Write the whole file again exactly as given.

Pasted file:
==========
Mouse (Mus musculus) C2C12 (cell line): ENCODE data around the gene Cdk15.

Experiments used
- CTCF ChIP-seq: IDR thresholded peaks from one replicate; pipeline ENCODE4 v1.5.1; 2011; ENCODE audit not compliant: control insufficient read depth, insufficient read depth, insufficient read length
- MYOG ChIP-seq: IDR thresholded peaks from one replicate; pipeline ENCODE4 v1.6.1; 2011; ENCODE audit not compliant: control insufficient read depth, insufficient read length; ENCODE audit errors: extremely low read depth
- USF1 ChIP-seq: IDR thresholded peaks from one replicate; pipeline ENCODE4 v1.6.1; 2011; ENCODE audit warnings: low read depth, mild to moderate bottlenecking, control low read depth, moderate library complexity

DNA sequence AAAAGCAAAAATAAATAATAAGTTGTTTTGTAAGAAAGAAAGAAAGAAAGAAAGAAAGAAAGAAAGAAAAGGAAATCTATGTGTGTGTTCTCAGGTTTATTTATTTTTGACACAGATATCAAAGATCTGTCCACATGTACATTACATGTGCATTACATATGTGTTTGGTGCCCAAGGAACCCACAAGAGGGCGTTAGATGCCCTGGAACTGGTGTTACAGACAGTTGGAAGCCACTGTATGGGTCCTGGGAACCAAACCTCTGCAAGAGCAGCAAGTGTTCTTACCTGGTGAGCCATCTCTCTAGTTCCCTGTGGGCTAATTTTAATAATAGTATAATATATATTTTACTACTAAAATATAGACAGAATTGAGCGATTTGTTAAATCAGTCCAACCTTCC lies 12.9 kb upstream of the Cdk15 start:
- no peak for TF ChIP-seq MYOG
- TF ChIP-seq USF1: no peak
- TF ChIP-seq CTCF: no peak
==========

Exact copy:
Mouse (Mus musculus) C2C12 (cell line): ENCODE data around the gene Cdk15.

Experiments used
- CTCF ChIP-seq: IDR thresholded peaks from one replicate; pipeline ENCODE4 v1.5.1; 2011; ENCODE audit not compliant: control insufficient read depth, insufficient read depth, insufficient read length
- MYOG ChIP-seq: IDR thresholded peaks from one replicate; pipeline ENCODE4 v1.6.1; 2011; ENCODE audit not compliant: control insufficient read depth, insufficient read length; ENCODE audit errors: extremely low read depth
- USF1 ChIP-seq: IDR thresholded peaks from one replicate; pipeline ENCODE4 v1.6.1; 2011; ENCODE audit warnings: low read depth, mild to moderate bottlenecking, control low read depth, moderate library complexity

DNA sequence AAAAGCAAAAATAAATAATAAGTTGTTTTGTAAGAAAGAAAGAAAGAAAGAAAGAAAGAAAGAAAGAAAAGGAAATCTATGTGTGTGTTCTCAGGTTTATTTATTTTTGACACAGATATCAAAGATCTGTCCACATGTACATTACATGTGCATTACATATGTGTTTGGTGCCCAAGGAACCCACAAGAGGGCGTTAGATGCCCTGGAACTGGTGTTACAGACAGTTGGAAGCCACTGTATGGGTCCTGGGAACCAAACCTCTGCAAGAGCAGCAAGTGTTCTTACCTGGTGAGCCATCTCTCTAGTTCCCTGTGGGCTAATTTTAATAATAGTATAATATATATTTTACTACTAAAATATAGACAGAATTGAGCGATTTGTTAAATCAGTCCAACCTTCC lies 12.9 kb upstream of the Cdk15 start:
- no peak for TF ChIP-seq MYOG
- TF ChIP-seq USF1: no peak
- TF ChIP-seq CTCF: no peak